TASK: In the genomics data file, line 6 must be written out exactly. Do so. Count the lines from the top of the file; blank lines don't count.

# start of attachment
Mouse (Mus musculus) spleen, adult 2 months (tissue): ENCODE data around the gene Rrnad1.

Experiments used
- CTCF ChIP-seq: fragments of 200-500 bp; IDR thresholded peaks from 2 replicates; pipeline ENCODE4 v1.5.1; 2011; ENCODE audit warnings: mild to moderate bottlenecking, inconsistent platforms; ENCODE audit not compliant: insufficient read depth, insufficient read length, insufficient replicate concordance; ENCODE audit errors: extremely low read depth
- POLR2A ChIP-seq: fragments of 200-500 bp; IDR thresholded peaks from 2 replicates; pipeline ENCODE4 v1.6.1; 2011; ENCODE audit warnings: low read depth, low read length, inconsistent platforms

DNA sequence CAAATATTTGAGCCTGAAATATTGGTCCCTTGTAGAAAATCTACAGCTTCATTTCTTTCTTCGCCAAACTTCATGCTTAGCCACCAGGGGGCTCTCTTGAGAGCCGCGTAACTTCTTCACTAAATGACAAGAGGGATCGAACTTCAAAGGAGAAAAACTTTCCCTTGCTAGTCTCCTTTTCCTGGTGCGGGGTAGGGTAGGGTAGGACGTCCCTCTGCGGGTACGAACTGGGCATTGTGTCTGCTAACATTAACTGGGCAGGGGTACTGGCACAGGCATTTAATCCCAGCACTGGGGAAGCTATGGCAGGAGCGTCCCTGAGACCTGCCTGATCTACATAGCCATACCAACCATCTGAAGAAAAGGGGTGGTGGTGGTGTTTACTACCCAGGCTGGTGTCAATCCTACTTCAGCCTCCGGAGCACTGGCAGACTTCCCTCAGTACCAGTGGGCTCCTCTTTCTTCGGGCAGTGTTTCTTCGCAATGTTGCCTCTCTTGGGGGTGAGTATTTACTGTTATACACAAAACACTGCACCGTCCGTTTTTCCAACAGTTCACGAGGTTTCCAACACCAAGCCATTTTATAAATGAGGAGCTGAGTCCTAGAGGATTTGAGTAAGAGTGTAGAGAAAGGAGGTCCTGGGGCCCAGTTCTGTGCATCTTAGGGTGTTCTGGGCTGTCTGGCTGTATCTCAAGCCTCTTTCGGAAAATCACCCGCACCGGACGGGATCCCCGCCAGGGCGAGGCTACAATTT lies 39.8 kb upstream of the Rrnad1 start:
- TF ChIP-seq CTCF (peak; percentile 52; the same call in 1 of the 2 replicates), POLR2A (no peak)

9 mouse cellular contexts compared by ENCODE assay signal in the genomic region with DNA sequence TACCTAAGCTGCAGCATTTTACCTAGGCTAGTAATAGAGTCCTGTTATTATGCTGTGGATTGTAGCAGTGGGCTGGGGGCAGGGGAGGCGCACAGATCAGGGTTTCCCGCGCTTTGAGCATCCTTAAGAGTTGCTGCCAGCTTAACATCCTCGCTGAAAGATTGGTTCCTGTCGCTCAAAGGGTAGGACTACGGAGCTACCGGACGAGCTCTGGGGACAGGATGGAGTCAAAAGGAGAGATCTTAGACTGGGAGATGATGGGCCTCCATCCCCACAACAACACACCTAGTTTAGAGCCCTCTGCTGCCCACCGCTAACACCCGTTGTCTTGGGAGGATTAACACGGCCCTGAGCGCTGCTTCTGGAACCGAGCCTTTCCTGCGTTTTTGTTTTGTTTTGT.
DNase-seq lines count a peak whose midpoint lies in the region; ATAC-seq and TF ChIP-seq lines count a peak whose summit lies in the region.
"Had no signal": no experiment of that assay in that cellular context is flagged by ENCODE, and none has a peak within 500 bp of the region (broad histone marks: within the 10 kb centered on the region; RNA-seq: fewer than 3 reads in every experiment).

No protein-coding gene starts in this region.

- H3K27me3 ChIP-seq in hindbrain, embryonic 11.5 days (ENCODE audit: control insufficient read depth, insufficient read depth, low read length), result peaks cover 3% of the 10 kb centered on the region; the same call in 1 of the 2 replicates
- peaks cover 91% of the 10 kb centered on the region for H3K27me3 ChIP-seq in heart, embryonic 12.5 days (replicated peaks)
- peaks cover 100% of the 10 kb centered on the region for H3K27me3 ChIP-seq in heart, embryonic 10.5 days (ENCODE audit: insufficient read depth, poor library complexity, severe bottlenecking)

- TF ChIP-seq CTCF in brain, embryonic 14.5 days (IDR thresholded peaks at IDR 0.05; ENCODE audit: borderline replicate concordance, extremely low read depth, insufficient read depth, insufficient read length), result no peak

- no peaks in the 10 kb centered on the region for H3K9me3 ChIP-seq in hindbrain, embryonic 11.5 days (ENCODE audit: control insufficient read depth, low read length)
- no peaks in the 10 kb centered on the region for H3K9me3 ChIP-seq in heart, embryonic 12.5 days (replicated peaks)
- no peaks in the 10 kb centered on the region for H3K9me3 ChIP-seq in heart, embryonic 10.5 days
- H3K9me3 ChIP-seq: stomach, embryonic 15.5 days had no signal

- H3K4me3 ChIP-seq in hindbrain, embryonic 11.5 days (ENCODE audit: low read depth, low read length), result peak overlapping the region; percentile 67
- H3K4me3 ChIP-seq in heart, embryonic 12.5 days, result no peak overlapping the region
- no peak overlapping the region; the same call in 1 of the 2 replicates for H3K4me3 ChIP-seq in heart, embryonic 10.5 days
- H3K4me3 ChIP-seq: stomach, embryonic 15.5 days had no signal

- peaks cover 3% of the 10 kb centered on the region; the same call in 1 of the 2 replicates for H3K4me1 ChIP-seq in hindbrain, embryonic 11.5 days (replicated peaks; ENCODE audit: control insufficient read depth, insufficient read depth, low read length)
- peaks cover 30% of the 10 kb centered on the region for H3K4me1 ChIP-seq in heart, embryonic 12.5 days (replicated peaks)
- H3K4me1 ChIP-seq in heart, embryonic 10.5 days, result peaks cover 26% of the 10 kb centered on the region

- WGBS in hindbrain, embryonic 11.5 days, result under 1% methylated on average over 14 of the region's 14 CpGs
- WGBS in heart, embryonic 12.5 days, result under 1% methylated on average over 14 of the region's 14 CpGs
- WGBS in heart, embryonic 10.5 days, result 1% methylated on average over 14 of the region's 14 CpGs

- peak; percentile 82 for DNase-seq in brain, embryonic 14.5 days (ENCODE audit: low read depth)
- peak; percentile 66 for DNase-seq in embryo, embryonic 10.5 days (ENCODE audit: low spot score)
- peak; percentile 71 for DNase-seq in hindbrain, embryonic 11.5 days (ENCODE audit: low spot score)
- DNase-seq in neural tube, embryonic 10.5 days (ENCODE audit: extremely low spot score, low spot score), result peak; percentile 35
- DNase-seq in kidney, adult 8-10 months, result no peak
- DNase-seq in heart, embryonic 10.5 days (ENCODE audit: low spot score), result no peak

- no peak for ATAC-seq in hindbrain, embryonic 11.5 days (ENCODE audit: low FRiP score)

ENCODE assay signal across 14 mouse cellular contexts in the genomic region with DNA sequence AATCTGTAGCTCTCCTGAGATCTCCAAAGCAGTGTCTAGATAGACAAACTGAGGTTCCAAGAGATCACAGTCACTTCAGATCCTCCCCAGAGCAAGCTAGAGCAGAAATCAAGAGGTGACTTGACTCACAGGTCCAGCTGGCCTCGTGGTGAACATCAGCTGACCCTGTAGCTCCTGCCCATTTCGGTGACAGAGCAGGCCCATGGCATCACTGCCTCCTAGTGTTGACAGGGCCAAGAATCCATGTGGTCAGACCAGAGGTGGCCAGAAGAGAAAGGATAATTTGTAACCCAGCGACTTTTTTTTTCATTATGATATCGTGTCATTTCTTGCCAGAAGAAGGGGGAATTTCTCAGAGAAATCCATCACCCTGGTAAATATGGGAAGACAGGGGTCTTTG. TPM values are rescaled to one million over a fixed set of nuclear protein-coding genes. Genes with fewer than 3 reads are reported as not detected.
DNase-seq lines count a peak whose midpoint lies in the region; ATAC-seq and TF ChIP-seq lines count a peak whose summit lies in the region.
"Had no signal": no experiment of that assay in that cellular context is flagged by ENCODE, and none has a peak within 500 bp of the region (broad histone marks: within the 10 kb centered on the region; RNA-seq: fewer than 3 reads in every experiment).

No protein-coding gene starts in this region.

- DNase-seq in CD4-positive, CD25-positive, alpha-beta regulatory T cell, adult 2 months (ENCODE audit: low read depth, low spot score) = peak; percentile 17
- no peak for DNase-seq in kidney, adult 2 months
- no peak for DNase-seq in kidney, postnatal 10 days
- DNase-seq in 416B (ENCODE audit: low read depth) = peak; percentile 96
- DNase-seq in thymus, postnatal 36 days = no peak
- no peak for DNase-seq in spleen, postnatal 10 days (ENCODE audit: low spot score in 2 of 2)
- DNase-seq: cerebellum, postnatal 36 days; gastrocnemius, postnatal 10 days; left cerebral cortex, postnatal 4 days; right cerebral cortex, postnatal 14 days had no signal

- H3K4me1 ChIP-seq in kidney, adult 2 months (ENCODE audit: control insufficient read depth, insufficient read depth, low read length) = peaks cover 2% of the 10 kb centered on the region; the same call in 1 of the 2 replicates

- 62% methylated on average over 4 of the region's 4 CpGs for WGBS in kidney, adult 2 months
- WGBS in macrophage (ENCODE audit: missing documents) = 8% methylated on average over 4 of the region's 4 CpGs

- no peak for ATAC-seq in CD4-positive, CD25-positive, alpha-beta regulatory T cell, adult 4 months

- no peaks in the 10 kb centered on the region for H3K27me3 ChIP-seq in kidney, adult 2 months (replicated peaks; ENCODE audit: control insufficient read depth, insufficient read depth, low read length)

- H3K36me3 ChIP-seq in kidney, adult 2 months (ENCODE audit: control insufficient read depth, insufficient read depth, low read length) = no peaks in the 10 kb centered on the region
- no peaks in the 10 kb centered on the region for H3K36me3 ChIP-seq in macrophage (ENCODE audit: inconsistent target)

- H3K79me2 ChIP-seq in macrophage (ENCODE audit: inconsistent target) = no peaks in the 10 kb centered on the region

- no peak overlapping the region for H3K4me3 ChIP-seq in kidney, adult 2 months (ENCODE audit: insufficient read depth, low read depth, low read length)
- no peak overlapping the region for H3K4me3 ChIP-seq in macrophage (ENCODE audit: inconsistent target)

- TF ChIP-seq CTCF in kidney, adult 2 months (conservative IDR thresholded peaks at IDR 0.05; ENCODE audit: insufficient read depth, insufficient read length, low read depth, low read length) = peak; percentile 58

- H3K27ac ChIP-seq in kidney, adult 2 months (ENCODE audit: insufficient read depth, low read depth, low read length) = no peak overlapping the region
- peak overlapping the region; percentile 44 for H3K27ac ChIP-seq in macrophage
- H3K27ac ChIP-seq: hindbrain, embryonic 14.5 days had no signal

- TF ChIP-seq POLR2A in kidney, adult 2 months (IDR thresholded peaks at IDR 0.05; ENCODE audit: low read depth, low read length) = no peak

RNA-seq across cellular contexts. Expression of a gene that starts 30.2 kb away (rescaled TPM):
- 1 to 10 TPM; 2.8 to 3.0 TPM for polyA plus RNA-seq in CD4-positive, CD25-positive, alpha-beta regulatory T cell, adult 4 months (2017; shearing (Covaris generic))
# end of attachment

- TF ChIP-seq CTCF (peak; percentile 52; the same call in 1 of the 2 replicates), POLR2A (no peak)